The effect of the FG index γ on the shell response was studied. The load parameter, geometry, and boundary conditions used in this section were the same as those in case 4 (Table 1). The sampling number was 21 and the layer number was 4.

Two laws of variation of material properties were considered. Under the law of exponential variation the material properties vary according to an exponential law, while under the law of power variation the material properties vary according to a power law, along the radial direction. For the exponential variation law, a series of FG parameters γ=5, 2, -2, and -5 were employed. For the power variation law, a series of FG parameters γ=5, 2, 0.5, and 0.2 were used.

For the two laws of variation of material properties, the time histories of the normalized deflection \({u_r}/h\) at a chosen position \(\left( {x = \left( {a + b} \right)/2,y = 0,{\rm{ and }}z = h/2} \right)\) of FGM cylindrical shells are given in Fig. 8. For the FGM shell with exponential variation law, the deflection of the shell decreases as the FG index γ increases. For the FGM shell with the power variation law, the deflection of the shell increases as the FG index γ increases.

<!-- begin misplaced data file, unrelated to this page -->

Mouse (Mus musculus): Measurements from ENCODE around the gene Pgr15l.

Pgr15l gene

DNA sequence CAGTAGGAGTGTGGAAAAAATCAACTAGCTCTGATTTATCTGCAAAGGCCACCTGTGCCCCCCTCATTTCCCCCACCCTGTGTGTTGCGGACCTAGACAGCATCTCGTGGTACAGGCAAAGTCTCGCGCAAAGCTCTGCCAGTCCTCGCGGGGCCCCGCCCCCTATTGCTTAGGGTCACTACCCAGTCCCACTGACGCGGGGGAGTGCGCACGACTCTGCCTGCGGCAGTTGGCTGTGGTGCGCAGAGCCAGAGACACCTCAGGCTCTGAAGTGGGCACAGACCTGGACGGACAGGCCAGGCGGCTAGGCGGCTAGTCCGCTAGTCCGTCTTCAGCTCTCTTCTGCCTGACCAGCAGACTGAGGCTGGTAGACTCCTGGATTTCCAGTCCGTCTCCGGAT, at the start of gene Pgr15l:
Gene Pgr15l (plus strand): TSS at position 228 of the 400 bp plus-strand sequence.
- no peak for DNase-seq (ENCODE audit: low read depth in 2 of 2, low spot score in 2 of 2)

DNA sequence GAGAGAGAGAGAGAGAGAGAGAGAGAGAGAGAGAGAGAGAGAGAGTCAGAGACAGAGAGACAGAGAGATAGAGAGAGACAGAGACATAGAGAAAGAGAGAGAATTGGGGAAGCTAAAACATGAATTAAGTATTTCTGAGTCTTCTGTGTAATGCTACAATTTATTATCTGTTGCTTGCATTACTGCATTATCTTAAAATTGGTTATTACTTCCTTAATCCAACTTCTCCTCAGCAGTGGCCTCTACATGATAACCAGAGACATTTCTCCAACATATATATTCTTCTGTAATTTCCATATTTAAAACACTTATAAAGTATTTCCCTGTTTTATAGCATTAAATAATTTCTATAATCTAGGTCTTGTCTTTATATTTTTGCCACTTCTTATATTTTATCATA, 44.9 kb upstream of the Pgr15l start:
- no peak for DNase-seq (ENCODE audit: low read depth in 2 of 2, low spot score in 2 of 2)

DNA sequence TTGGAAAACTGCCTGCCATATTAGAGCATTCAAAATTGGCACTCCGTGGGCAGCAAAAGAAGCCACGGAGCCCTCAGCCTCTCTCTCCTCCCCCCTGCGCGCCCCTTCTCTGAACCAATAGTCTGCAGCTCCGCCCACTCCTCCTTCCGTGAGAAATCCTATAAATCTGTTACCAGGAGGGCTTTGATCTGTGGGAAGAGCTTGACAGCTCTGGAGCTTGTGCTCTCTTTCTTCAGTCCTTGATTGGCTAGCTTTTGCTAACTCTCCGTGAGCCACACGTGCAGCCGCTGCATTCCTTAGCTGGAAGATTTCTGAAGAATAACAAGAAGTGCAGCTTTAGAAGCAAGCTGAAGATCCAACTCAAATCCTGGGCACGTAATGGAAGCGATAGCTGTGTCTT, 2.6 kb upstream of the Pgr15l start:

Fig. 8

Deflection history \({u_r}/h\) at \(\left( {x = \left( {a + b} \right)/2,y = 0,{\rm{ and }}z = h/2} \right)\) with the material properties vary in an exponential law (a) and a power law (b) along the radial direction

5 Conclusions

A 3D semi-analytical method was proposed to analyze the transient response of FGM cylindrical shells. The boundary conditions at the edges can be arbitrary. The SSM, DQM, and Laplace transform and its numerical inversion method were integrated into the proposed method. The SSM was used to obtain a 3D analytical solution; the DQM was used to deal with the arbitrary boundary conditions at the edges; and the Laplace transform and its numerical inversion method were used to obtain solutions in time domain. At the edges, four kinds of boundary conditions were considered: C-C, C-S, C-F, and S-S.